• Maturity involves integrating motivational and emotional drives, expanding the time frame for gratification, and considering the long-term consequences of actions.
  • A child that's neurologically intact needs one good role model to derive a mode of being that leads to maturity.
  • Fragmented families often lack role models, which can be catastrophic for a young person's development.

How environment impacts academic success (00:26:34)

  • Schools are not effective in helping young children plan for their future.
  • A program called "future authoring" helps young men plan for their future and reduces their likelihood of dropping out of college by 50%.
  • Stable home life and adult oversight improve academic performance.
  • Without guidance or mentorship, children are more likely to make unwise decisions that can negatively impact their academic success.

Responding to momentary incentives versus planning for the long-term (00:30:04)

  • Psychologists often ask the wrong questions, such as why people take drugs, instead of why they don't take drugs all the time.
  • The mystery is not why people take drugs, but why they would do something difficult like take a chemistry course.
  • Grades can vary with environmental stability and the attractiveness of the vision for the future.
  • People may not think far into the future when making decisions, but good parenting and mentors can help them reach a point where they can reflect and consider their futures.
  • Inflation in the United States is still a significant economic concern.
  • The US has a $34 trillion debt and continues to print money, which increases prices.
  • Birch Gold Group can help people diversify their savings into gold, which can act as a hedge against inflation.
  • Listeners can text Jordan to 989898 to get a free info kit on gold and speak with a precious metal specialist.

The impact of scheduled chores and genuine responsibility (00:33:48)

  • In a stable environment, rituals can create a well-run and stable household.
  • Genuine responsibilities lead to positive outcomes and a sense of accomplishment.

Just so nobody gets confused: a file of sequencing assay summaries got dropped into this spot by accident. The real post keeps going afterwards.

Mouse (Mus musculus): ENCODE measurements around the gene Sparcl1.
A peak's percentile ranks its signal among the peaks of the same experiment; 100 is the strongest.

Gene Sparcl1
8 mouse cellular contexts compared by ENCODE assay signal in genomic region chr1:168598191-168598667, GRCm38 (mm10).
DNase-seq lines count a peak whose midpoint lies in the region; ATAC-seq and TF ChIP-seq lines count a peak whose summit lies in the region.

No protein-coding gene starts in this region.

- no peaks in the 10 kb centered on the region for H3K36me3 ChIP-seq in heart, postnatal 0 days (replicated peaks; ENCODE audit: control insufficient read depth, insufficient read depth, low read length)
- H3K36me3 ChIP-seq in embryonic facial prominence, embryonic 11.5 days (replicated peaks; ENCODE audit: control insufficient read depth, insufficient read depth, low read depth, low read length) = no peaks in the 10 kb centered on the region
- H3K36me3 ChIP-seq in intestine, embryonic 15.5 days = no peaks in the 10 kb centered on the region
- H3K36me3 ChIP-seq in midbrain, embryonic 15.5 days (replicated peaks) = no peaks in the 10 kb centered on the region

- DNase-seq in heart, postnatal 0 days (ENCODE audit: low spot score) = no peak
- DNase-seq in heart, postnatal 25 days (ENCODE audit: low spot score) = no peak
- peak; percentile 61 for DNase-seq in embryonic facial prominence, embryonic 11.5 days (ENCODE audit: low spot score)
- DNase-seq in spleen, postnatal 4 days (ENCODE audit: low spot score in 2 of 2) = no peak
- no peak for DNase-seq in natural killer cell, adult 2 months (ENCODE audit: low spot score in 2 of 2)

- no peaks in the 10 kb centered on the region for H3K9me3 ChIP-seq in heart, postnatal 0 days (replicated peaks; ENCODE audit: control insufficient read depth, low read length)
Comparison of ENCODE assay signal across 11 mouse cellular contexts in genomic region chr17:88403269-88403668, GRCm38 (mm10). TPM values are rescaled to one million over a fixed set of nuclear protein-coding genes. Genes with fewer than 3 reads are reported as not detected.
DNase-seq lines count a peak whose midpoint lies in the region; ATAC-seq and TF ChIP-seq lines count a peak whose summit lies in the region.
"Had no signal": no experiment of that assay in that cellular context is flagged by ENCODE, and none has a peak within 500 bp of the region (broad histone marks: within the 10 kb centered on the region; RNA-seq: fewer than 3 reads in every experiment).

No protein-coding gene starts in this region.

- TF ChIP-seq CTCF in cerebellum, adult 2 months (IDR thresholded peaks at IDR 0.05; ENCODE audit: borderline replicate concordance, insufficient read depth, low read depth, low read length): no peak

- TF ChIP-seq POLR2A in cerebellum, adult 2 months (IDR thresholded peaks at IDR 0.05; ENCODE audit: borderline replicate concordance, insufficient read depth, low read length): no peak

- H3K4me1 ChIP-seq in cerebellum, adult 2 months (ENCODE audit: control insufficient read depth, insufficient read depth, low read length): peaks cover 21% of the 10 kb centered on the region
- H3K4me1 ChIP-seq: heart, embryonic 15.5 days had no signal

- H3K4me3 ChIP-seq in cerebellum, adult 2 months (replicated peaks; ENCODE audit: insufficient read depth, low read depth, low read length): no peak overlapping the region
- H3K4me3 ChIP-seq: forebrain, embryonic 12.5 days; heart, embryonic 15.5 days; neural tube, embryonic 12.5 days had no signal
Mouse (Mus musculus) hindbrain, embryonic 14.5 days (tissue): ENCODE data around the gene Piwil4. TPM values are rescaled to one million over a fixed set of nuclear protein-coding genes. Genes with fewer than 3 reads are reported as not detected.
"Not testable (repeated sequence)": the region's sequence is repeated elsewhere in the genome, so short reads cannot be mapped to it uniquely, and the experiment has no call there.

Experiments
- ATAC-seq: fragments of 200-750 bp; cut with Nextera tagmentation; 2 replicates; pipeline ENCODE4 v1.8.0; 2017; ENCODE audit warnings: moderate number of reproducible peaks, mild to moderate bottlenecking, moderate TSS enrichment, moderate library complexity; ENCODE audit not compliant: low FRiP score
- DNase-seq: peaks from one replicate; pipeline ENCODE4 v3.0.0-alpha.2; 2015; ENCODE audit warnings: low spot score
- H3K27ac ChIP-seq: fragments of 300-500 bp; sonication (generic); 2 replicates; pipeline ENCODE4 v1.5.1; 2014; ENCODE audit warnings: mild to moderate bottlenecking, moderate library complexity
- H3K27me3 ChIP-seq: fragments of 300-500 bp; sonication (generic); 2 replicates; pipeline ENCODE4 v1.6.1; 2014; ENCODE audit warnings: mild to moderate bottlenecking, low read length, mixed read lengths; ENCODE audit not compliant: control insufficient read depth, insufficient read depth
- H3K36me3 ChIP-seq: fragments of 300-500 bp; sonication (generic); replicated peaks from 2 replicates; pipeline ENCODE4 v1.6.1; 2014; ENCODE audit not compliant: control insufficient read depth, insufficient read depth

• Conservatives often struggle to communicate with young people because they present obligations as moral imperatives rather than genuine responsibilities with tangible value.
  • Responsibility can be transformed into an incentive reward by associating it with a genuine goal.
  • Goals have real-world consequences, such as suffering.
  • The proper framing of a task can awaken people to a higher order way of apprehending their environment.

Learning to read at age 7 (00:39:41)

  • Rob Henderson didn't learn to read until he was seven years old.
  • He was embarrassed by his inability to read aloud in class.
  • A teacher told him that he needed to learn to read if he wanted to be a scientist.
  • He borrowed kindergarten-level books from his teacher and slowly worked his way through them.
  • After a lot of effort, he finally started to understand what he was reading.
  • He believes that computerized tutors could teach every child to automatize letter and word recognition.
  • Reading is burdensome until you can read for meaning.
  • Once you can read for meaning, it becomes instantly rewarding.
  • Reading is essential for success in life.
  • The education system is failing children by not teaching them to read properly.

Instability and disorder: “The first response was to medicalize it” (00:44:34)

  • Rob Henderson's desire to avoid embarrassment, keep up with peers, and emulate successful individuals motivated him to learn to read.
  • Despite his reading difficulties, Henderson's IQ test results indicated normal intelligence, but his verbal score was low.
  • Henderson emphasizes the importance of a stable and predictable environment in nurturing good qualities, in addition to curiosity and academic aptitude.
  • Reading became a source of comfort for Henderson, and he found inspiration in biographies and memoirs of individuals who overcame challenges.
  • Stories can provide inspiration and guidance, and people naturally gravitate towards stories that resonate with their circumstances.

The military offers steep consequences, but also steep rewards (00:49:36)

  • The military provides clear rules and consequences, which can help build faith in planning.
  • Rewards and punishments are immediate and swift, creating a structured environment.
  • Failing a drug test can result in court-martial and military prison, while similar actions in the outside world may not have immediate consequences.
  • Rob was promoted early due to his performance, but this also led to negative consequences as he was able to make self-defeating decisions due to the freedom that came with his new rank.

The deterioration of working class families (00:54:07)

  • In 1960, 95% of children in the US were raised by both birth parents, regardless of social class.